Last edited by VaporCreations; 03-06-2012 at 05:50 AM.
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  11. #11

    Wink

    You should start with the very basics by learning the code itself and writing it your self.
    One added note. Starting off writing your own code could be great for some, but a death sentence for others that may find confusion on where to begin or start. Outside of basics and some advanced script/text which training will require, the real world demands more than this, for the most part.

    My best advice is to tear into, and apart, properly licensed open source projects. The best way to learn is using a live subject and reverse engineering how the subject works from the inside out. Starting out with a finished Picasso as a subject, verses a blank canvas is a very good way to learn. This is a big reason why open source is "open source" and namely being free to help educate. Well, I believe originally it was meant for this purpose. Today open source seems to be the way the corporate world reduces spending and the need for in-house development, but that is another story. The GNU home page is a great place to start learning and a place where you do not need a debit card or Paypal account to do so.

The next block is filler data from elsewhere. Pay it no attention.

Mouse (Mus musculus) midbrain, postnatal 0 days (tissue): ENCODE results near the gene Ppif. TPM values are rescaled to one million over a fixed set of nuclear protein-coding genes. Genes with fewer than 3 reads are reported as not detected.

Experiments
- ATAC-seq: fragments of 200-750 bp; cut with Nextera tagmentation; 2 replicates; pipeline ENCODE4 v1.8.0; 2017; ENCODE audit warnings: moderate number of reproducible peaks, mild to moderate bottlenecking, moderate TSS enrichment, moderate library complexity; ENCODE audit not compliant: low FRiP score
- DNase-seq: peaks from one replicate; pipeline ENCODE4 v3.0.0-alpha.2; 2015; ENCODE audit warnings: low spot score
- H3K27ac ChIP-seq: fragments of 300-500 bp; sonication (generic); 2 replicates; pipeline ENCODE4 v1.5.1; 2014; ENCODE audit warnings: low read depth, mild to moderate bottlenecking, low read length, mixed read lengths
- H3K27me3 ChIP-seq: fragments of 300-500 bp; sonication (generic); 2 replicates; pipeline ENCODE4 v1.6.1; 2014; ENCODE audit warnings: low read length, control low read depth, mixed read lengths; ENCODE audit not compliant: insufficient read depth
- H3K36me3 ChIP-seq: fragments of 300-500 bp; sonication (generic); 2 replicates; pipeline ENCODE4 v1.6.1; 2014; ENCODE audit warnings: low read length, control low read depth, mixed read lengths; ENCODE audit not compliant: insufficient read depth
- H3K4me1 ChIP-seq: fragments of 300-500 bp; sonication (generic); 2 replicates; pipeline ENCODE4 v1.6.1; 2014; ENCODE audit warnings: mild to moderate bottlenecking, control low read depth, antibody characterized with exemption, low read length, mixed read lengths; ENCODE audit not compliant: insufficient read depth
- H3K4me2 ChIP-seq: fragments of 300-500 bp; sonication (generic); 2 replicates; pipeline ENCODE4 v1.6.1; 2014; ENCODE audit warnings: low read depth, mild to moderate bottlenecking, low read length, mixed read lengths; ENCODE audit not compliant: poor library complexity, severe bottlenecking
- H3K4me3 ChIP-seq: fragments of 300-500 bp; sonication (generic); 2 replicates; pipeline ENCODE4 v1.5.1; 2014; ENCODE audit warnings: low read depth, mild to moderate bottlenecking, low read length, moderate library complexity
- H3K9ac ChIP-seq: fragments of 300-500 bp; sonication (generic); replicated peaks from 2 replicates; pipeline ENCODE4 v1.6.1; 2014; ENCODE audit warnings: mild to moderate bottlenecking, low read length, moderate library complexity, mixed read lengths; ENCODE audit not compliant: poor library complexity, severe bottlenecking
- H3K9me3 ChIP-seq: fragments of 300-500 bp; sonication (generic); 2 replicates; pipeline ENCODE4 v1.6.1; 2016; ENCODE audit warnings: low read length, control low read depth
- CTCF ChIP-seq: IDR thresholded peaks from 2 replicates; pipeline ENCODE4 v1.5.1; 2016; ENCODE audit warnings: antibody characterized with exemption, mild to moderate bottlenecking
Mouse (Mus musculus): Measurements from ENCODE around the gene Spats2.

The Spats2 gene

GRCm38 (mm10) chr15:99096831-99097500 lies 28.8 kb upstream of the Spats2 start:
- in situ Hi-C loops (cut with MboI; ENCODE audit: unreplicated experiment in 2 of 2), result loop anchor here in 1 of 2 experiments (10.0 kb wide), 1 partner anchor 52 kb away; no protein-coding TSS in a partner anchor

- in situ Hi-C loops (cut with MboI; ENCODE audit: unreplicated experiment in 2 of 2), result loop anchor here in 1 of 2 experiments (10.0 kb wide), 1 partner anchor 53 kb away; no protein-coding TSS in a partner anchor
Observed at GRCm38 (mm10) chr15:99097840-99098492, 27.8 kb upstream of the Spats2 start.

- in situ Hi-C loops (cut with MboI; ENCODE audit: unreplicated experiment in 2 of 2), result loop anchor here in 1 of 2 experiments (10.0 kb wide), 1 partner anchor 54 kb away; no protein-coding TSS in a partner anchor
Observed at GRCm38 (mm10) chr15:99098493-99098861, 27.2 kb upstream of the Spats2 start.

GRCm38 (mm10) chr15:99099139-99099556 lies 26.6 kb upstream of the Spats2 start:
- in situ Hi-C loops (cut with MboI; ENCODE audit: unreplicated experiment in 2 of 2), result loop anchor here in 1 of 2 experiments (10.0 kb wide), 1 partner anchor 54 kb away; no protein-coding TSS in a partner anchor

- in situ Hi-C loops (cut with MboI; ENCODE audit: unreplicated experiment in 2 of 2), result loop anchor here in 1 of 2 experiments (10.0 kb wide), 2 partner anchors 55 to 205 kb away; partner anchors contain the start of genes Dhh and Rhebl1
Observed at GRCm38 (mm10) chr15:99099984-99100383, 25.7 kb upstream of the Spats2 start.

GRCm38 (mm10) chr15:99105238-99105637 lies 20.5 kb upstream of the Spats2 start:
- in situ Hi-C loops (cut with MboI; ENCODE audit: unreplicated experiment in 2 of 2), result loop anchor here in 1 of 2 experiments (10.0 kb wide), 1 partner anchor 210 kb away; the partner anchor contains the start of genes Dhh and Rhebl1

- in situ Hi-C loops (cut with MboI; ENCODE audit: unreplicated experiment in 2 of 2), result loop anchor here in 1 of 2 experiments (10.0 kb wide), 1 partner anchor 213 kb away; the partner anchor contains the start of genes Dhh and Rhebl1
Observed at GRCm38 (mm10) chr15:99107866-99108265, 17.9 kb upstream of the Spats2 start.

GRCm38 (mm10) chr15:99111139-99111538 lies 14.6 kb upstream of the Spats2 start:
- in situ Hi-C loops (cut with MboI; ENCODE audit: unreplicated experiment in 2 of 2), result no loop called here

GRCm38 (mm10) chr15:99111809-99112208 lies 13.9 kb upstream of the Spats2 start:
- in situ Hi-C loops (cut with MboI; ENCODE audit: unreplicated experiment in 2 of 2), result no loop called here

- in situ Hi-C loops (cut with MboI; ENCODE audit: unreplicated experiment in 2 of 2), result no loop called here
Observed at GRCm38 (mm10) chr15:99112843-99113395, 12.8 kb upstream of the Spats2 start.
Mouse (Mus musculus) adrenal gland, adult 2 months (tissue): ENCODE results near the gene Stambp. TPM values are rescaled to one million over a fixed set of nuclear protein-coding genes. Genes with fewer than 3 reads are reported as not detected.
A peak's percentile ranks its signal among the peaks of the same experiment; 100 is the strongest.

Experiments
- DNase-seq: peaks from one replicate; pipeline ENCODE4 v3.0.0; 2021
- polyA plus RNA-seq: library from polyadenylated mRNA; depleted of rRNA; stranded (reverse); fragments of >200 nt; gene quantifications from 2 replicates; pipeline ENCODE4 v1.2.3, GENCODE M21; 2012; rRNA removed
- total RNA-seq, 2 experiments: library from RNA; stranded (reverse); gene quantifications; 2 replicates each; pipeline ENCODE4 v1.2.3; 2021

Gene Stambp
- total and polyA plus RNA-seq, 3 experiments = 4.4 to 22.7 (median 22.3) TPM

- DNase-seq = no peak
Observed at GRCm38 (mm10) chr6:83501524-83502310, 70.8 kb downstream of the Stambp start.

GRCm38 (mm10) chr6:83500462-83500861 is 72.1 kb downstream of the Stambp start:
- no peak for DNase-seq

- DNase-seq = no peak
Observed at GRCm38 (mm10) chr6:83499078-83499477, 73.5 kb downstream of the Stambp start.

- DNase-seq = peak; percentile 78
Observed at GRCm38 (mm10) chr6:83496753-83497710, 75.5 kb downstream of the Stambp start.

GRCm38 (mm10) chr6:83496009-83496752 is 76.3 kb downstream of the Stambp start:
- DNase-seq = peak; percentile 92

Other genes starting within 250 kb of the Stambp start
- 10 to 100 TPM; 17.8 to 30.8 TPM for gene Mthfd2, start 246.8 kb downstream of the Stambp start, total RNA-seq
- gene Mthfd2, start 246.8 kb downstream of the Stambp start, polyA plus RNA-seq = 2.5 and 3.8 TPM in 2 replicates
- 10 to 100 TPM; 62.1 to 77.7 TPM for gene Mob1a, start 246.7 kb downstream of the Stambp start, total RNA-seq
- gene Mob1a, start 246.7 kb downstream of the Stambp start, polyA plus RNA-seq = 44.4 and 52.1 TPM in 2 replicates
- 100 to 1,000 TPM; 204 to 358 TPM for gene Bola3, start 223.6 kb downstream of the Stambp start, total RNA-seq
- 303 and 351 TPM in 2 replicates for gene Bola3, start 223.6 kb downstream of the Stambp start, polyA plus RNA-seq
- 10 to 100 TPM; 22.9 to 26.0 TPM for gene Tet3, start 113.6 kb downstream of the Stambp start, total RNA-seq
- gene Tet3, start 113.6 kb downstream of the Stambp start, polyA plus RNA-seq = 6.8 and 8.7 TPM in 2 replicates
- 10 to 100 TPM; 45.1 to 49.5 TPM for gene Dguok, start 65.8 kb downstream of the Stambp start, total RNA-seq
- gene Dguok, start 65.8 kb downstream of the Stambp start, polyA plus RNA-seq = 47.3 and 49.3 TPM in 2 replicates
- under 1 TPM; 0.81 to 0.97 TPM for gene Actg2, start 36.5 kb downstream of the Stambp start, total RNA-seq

Last edited by VaporCreations; 03-06-2012 at 06:17 AM.
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  12. #12
    Join Date
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    Web design is about UX, aesthetics, communication -- not code. The reason so many sites look/function like crap is because the people doing it lack skills in communication. If you're the "computer person" (IT, programming, etc), creating sites is not for you. Having actual marketing skills helps, too (meaning multiple college courses, possibly a minor/major in it).
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  13. #13
    You don't need a degree to be a perfect web designer. All you need is practice in the following areas:

    1. HTML & CSS
    2. Adobe Photoshop
    3. JQuery (its very essentail)
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  14. #14
    Quote Originally Posted by rishisab View Post
    You don't need a degree to be a perfect web designer. All you need is practice in the following areas:

    1. HTML & CSS
    2. Adobe Photoshop
    3. JQuery (its very essentail)
    It is also better to have good knowledge of Javascript